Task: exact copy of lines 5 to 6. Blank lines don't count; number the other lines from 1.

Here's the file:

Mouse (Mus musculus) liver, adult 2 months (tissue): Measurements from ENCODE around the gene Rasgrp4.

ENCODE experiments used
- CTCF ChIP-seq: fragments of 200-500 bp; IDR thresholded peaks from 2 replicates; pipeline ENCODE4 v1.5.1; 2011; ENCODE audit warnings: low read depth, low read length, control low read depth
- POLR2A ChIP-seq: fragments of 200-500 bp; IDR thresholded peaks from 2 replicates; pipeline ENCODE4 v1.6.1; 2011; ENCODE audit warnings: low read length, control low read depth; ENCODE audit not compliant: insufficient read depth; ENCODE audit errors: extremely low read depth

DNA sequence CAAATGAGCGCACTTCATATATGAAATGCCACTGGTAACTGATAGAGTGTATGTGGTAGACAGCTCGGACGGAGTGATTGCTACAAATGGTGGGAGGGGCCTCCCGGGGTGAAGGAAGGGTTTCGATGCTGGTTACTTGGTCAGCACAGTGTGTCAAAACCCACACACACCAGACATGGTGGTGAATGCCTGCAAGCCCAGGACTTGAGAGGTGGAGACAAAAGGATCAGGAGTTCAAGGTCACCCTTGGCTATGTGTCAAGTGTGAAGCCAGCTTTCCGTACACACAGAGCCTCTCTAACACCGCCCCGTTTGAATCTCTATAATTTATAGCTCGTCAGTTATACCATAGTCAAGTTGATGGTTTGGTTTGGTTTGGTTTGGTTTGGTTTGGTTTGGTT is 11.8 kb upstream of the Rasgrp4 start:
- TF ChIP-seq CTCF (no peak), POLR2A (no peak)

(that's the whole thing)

DNA sequence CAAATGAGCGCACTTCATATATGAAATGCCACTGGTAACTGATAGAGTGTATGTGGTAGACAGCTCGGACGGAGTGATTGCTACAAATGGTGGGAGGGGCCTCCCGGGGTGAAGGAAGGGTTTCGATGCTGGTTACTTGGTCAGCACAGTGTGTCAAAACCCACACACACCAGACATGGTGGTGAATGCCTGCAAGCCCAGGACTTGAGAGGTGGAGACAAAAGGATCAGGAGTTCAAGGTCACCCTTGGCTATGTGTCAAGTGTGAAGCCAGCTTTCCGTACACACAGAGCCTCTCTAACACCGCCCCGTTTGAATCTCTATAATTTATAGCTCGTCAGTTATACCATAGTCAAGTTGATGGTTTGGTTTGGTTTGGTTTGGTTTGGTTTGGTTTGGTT is 11.8 kb upstream of the Rasgrp4 start:
- TF ChIP-seq CTCF (no peak), POLR2A (no peak)